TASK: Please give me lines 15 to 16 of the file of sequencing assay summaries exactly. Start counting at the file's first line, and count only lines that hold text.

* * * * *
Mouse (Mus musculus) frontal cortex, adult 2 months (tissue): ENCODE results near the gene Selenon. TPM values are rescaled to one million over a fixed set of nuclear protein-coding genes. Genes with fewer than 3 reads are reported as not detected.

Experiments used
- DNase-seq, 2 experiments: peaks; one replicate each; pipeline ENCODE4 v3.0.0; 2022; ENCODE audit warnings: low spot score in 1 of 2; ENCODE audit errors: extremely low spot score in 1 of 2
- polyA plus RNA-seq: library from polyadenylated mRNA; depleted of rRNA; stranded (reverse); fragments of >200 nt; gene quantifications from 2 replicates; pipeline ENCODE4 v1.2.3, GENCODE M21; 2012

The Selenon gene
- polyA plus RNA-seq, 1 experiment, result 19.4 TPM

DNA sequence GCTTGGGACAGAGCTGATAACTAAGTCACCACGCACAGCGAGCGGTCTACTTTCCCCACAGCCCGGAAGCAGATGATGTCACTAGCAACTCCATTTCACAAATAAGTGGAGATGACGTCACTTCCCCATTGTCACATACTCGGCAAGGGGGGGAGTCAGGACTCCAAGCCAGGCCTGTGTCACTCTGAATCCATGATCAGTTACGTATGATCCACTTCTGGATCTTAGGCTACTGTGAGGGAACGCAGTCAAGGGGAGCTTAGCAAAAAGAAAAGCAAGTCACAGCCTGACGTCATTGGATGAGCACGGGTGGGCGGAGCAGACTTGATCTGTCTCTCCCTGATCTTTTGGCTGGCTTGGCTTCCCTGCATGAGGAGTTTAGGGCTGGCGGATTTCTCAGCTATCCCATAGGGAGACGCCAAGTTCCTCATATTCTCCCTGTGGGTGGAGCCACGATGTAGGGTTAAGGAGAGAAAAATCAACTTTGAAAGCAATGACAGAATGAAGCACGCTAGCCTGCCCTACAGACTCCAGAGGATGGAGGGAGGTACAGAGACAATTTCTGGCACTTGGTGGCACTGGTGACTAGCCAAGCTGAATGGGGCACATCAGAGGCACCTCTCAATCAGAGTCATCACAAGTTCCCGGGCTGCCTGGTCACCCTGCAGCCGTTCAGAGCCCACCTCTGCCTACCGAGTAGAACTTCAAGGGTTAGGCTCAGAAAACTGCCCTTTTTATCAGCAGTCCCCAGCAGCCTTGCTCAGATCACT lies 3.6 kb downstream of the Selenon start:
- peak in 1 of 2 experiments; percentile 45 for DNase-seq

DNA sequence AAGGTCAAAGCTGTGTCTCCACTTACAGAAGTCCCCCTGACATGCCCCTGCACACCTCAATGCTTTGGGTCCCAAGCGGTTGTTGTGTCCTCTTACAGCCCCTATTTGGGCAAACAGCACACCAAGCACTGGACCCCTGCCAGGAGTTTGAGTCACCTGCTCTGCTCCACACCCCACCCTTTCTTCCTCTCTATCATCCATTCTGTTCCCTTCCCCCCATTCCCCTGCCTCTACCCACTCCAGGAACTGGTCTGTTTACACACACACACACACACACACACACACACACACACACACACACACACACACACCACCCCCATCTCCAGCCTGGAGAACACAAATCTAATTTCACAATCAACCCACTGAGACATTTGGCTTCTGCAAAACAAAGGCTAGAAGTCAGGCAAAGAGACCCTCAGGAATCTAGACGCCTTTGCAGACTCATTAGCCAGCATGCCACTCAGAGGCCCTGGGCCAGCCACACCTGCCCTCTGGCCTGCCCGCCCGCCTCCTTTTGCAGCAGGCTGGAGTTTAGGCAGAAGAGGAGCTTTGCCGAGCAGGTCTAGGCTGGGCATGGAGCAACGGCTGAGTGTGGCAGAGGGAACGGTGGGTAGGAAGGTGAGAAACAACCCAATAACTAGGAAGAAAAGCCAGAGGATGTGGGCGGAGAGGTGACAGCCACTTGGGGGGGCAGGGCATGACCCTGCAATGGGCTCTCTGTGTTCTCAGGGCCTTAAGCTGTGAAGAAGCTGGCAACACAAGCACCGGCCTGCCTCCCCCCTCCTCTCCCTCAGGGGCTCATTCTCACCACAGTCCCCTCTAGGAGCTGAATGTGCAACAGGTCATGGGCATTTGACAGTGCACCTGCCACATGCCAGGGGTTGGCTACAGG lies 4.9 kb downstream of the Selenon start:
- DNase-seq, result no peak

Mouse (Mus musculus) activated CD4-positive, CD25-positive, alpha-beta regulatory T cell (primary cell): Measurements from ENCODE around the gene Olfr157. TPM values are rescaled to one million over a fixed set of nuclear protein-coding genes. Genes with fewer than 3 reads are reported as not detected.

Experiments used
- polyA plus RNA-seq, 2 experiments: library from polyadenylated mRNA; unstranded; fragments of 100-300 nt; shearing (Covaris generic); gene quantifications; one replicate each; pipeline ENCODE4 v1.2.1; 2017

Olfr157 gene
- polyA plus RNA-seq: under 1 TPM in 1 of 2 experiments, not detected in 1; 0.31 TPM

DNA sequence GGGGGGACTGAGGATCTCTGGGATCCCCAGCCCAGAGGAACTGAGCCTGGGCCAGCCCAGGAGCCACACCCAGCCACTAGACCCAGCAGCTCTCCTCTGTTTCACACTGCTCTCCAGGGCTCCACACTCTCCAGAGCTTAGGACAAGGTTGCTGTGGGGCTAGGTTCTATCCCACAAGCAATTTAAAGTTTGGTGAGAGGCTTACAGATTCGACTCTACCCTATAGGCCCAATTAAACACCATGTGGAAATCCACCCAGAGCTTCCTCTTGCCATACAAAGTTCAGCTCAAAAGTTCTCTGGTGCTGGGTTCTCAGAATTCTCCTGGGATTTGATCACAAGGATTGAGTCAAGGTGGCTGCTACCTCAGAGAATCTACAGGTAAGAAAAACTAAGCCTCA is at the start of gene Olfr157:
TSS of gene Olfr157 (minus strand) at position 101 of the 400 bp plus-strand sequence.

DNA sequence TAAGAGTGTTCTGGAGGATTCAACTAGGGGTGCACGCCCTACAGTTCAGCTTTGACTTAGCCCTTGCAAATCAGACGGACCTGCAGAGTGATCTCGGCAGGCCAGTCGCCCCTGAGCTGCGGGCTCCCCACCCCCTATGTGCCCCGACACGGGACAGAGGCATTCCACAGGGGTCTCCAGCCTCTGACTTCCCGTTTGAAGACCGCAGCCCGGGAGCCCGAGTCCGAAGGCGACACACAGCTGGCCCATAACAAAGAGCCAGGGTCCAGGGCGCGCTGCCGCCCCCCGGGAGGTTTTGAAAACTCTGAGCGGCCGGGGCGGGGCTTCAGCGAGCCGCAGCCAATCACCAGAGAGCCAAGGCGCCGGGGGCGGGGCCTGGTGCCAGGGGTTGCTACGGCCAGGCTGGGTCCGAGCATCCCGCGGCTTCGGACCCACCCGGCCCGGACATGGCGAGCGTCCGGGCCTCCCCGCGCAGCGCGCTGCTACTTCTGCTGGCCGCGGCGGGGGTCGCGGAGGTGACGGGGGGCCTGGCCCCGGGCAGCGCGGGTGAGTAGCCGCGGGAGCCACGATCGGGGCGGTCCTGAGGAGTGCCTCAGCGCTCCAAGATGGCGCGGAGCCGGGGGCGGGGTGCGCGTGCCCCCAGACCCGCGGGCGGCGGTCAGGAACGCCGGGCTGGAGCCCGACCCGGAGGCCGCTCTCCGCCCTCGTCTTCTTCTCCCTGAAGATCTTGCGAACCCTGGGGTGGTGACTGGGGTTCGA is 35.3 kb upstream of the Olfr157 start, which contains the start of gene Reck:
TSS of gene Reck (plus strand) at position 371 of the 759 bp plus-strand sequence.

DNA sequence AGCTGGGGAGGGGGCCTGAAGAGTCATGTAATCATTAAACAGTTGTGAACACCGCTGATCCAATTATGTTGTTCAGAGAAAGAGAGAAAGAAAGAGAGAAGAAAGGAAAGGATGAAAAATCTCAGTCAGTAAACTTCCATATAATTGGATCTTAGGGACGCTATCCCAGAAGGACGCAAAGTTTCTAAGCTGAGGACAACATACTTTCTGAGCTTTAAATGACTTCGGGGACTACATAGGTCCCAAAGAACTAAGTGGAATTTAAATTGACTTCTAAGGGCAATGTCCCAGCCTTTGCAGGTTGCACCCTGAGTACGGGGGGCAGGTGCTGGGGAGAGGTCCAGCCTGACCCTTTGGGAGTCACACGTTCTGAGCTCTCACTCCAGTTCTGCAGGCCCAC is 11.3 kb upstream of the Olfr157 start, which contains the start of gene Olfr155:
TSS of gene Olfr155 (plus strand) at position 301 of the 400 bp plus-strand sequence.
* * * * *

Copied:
- polyA plus RNA-seq: under 1 TPM in 1 of 2 experiments, not detected in 1; 0.31 TPM

DNA sequence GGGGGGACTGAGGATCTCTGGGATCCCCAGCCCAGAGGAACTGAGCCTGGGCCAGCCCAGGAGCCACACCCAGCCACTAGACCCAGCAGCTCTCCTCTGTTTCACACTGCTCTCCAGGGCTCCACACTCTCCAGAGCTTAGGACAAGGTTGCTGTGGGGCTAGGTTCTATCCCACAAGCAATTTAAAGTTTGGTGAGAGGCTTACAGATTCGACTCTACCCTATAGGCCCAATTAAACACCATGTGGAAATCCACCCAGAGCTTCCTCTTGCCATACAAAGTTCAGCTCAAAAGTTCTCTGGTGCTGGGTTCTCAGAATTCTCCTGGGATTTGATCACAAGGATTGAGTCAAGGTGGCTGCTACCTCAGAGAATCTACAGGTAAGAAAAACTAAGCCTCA is at the start of gene Olfr157: